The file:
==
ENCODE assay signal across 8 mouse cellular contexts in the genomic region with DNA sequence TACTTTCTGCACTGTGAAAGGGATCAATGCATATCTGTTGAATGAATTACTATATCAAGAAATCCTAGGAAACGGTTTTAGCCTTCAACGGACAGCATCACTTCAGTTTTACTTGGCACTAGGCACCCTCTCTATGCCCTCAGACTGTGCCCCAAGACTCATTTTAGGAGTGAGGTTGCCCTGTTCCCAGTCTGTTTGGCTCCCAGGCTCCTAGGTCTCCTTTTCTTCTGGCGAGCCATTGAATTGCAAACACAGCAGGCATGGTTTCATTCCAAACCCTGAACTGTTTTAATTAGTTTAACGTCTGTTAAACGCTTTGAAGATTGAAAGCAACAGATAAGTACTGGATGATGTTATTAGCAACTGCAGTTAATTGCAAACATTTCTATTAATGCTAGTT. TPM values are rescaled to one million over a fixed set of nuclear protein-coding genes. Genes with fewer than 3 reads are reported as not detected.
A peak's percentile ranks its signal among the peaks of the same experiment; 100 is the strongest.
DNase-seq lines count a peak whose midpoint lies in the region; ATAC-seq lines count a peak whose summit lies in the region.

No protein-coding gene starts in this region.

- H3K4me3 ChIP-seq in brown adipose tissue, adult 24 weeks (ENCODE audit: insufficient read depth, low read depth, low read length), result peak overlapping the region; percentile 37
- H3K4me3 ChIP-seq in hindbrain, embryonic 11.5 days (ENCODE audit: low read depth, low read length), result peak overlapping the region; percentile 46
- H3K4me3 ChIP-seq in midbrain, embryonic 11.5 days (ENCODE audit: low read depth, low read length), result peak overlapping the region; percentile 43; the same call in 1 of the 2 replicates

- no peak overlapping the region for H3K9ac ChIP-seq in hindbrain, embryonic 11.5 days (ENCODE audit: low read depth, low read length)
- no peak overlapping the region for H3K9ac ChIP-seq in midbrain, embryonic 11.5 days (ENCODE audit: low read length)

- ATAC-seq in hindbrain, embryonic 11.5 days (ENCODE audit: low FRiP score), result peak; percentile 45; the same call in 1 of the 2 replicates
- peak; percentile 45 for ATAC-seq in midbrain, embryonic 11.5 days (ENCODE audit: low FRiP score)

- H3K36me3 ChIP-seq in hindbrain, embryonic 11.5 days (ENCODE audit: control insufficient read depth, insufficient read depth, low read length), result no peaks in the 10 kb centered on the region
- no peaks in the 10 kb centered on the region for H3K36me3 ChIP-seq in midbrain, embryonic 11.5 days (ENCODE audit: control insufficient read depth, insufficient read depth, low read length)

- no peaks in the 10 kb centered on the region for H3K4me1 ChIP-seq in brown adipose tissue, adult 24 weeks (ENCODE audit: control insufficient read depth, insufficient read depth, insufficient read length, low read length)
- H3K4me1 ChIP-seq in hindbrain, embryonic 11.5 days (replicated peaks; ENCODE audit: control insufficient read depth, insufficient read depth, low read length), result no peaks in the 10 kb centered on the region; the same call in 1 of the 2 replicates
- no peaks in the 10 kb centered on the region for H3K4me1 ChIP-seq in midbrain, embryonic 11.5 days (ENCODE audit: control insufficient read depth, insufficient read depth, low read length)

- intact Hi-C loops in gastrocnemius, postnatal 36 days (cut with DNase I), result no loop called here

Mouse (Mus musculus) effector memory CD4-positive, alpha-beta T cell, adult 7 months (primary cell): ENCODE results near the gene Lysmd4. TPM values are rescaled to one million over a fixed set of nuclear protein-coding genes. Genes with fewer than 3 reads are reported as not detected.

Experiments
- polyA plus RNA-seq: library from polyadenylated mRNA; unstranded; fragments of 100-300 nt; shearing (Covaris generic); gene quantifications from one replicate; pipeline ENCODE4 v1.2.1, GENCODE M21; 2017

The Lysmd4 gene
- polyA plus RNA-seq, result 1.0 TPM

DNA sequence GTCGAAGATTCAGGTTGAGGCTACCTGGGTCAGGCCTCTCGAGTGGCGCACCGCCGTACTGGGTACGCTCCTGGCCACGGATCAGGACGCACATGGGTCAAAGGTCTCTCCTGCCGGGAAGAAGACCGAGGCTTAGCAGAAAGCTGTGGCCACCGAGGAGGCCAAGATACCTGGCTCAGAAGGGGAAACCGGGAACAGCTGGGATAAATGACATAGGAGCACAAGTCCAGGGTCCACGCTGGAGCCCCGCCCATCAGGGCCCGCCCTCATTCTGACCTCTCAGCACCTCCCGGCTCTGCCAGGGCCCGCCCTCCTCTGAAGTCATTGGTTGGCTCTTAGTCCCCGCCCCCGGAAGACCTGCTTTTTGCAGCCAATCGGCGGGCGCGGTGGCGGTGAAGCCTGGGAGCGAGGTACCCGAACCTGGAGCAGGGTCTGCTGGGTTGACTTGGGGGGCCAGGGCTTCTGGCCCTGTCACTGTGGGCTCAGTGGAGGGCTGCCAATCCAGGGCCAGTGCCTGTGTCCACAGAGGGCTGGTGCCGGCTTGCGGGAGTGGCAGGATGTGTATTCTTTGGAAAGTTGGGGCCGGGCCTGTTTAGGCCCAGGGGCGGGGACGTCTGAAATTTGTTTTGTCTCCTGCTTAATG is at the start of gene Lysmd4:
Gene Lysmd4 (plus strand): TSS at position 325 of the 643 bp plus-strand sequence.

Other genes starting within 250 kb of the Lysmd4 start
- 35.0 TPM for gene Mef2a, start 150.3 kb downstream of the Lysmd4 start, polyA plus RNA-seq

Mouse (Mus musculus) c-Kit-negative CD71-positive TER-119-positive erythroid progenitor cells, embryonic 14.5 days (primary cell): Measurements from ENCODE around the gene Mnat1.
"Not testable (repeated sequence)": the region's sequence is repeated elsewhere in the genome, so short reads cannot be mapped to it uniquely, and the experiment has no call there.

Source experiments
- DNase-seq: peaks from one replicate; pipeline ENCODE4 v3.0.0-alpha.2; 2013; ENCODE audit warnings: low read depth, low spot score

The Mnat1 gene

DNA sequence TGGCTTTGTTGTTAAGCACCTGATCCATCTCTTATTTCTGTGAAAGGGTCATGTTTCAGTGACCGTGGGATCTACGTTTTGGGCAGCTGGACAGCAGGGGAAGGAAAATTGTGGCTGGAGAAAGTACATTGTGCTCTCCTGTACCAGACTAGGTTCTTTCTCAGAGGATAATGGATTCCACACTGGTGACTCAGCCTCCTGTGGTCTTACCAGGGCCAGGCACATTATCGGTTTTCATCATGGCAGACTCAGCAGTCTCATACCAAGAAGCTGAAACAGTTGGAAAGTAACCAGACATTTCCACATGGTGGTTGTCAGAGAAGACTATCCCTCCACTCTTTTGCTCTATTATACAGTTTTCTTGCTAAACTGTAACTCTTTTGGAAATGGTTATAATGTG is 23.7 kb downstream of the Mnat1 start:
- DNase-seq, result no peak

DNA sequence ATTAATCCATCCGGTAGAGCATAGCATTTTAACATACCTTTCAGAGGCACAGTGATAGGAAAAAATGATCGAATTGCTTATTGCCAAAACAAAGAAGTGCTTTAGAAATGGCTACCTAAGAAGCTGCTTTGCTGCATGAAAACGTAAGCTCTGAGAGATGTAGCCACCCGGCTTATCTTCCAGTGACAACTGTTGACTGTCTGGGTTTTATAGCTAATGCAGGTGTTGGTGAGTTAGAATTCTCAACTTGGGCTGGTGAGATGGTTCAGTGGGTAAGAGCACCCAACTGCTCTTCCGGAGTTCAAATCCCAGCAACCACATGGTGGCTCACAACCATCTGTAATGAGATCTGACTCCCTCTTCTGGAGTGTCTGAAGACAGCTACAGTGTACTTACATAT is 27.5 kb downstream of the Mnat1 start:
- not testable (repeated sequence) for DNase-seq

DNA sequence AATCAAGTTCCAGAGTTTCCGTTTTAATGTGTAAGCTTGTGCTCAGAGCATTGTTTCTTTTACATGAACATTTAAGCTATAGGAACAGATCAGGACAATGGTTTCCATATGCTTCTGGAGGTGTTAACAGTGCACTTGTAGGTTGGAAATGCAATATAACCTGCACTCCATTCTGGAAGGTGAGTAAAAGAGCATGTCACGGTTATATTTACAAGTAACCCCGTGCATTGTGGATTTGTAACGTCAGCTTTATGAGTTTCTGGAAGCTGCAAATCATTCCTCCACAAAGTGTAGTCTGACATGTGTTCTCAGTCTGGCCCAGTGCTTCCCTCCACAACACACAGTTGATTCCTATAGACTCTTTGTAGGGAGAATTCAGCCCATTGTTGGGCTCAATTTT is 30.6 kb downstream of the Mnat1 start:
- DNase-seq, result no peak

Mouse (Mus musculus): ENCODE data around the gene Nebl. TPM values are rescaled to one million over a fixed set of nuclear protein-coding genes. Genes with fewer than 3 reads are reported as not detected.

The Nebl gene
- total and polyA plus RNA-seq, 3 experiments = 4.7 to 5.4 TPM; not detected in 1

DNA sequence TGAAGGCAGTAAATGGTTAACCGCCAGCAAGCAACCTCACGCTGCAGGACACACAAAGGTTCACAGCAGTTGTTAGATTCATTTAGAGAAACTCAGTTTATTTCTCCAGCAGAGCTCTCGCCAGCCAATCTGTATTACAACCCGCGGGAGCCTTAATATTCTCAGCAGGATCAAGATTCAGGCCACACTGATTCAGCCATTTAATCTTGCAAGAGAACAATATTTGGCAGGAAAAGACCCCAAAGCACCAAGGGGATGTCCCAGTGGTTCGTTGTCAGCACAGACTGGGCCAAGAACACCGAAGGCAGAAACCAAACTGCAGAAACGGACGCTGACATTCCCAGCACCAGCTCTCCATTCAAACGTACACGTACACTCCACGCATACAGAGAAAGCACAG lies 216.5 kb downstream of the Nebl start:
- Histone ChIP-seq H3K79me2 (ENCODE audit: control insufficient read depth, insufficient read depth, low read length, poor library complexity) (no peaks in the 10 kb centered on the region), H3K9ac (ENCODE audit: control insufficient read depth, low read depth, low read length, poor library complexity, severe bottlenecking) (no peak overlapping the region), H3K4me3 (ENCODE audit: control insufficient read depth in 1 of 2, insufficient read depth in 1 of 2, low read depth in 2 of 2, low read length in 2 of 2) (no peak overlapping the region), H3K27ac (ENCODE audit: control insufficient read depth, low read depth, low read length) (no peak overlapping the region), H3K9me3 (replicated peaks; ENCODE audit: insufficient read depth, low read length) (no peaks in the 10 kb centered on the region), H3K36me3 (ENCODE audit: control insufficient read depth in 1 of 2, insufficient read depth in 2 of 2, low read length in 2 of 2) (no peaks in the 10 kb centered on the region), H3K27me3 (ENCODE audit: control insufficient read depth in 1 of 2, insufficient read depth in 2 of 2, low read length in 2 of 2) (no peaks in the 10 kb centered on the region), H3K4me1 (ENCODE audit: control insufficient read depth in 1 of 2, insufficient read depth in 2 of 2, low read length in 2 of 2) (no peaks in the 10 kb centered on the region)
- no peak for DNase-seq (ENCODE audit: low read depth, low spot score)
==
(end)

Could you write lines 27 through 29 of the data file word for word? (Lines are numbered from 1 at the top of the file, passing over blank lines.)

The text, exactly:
Mouse (Mus musculus) c-Kit-negative CD71-positive TER-119-positive erythroid progenitor cells, embryonic 14.5 days (primary cell): Measurements from ENCODE around the gene Mnat1.
"Not testable (repeated sequence)": the region's sequence is repeated elsewhere in the genome, so short reads cannot be mapped to it uniquely, and the experiment has no call there.

Source experiments